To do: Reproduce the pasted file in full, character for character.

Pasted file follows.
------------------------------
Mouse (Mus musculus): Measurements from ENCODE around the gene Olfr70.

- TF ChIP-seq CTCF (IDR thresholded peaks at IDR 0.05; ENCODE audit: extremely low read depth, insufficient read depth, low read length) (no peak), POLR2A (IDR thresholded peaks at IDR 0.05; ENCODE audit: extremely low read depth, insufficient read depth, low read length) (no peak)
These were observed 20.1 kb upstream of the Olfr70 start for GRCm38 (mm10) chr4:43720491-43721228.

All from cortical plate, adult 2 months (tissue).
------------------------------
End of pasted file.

Mouse (Mus musculus): Measurements from ENCODE around the gene Olfr70.

- TF ChIP-seq CTCF (IDR thresholded peaks at IDR 0.05; ENCODE audit: extremely low read depth, insufficient read depth, low read length) (no peak), POLR2A (IDR thresholded peaks at IDR 0.05; ENCODE audit: extremely low read depth, insufficient read depth, low read length) (no peak)
These were observed 20.1 kb upstream of the Olfr70 start for GRCm38 (mm10) chr4:43720491-43721228.

All from cortical plate, adult 2 months (tissue).